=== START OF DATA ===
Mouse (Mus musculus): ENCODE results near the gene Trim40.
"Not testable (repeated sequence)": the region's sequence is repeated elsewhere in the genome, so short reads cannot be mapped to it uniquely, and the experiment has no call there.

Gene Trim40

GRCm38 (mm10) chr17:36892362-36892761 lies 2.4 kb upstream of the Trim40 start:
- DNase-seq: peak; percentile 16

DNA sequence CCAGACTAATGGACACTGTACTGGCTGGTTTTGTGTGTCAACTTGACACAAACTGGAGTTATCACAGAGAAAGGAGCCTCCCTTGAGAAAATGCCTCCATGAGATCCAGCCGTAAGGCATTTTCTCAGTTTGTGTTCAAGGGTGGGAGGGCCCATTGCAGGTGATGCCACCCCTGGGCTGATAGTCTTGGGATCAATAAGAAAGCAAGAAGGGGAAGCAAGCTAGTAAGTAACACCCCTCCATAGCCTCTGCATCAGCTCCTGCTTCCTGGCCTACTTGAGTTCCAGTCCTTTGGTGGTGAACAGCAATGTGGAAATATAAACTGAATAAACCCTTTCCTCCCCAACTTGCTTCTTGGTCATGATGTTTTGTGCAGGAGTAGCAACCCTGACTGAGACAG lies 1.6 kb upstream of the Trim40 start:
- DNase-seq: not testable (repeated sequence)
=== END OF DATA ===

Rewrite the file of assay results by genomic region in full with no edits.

Mouse (Mus musculus): ENCODE results near the gene Trim40.
"Not testable (repeated sequence)": the region's sequence is repeated elsewhere in the genome, so short reads cannot be mapped to it uniquely, and the experiment has no call there.

Gene Trim40

GRCm38 (mm10) chr17:36892362-36892761 lies 2.4 kb upstream of the Trim40 start:
- DNase-seq: peak; percentile 16

DNA sequence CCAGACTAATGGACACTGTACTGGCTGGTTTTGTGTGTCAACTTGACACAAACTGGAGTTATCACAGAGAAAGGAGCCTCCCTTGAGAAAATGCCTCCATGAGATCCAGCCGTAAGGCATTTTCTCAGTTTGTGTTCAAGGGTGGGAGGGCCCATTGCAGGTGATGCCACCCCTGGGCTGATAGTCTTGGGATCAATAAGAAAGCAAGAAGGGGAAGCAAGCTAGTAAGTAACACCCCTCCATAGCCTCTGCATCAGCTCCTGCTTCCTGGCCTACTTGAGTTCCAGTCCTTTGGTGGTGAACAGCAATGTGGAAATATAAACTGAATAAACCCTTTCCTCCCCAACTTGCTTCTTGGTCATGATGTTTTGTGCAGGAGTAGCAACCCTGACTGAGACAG lies 1.6 kb upstream of the Trim40 start:
- DNase-seq: not testable (repeated sequence)